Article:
Married Spouse – as long as you have at least three months membership (or you have transferred benefits in from another pension scheme) your spouse will receive a pension based on 1 / 160th of the pensionable membership you would have received had you retired under a Tier 1 ill health pension.
Mr Barnes dies in service aged 55 with 30 years membership on final year’s pensionable pay of £20,000. His benefits would be increased by 10 years to age 65 as a Tier 1 ill health retirement making a total of 40 years. His spouse’s pension would be:
£20,000 x 40 years / 160 = £5,000 per annum payable for life.
Civil Partnerships – the Civil Partnership Act 2004 allows same sex partners to register a civil partnership. If a Scheme member who has a civil partner dies, their partner will be entitled to a dependants pension calculated the same way as a married spouse pension on all scheme membership.
Miss Parry dies in service aged 58 with 30 years membership (10 years pre 6 April 1988) on a final year’s pensionable pay of £20,000. Her benefits would be increased by 7 years to age 65 as a Tier 1 ill health retirement making a total of 37 years. Her partner’s pension would be:
£20,000 x 37 years / 160 = £4,625 per annum payable for life.
Nominated Cohabiting Partners – in addition to existing provisions for husbands, wives and civil partners, the Scheme includes a cohabiting partner’s pension for dependant partners in both opposite and same sex relationships. The definition of a qualifying partner is:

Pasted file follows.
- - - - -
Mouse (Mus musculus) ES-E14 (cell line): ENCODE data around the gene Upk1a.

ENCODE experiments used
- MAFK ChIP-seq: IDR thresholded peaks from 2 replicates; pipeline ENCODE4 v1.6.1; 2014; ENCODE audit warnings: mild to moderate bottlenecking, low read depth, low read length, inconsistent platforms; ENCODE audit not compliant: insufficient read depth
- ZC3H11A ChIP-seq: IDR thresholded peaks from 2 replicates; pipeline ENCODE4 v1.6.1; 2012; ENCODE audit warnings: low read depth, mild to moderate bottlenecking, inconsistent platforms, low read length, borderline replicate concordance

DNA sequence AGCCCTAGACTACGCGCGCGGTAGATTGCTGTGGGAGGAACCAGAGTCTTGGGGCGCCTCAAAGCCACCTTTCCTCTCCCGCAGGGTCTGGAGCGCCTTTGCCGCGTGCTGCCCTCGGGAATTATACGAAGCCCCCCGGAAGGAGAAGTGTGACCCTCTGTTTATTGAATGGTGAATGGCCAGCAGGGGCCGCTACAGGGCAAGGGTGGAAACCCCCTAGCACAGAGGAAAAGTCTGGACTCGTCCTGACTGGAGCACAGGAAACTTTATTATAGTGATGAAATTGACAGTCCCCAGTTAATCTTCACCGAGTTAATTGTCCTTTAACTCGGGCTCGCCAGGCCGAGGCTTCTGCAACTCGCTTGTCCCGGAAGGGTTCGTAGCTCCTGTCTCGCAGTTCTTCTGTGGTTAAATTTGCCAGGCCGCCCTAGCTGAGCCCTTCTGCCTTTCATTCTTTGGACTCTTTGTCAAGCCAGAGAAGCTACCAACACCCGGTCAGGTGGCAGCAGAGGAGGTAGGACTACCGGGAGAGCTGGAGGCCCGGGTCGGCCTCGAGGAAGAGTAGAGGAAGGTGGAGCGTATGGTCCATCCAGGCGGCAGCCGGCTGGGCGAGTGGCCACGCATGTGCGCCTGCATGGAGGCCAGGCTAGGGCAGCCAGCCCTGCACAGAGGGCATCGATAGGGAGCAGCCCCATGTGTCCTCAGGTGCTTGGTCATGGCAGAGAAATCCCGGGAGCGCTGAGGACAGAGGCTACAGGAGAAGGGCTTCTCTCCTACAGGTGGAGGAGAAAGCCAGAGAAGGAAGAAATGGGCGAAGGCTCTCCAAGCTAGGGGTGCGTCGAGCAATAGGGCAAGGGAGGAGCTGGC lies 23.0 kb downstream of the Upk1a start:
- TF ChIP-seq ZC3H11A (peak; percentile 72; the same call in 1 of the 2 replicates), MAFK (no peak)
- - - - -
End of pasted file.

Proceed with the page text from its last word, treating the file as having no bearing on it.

- You must have lived with your partner in a permanent exclusive relationship for a minimum of two years.
- You must be legally free to marry or to enter into a civil partnership.
- You and your partner are living together as if you were husband and wife or as if you were civil partners.
- You and your partner must be financially interdependent.
Any nomination for a partner’s pension will be void if the conditions above have not been continuously met for at least two years on the day the partnership declaration has been signed.
Some examples of financial interdependency accepted by HMRC (these are not exhaustive and not all need to be met) are:
- You share a household and its related costs.
- You have a joint bank account or mortgage.
- You have named each other as beneficiaries in your wills.
NB – Cohabiting partner’s pensions are only based on your Scheme membership from 6 April 1988.
Please Note – To nominate a cohabiting partner, you will be required to complete a separate form Cohabiting Partner Nomination Form in addition to the Death Grant Nomination Form which you may have already completed in respect of the Death Grant. Guidance notes for completion of the cohabiting partner nomination form can be found on page 2 of the form.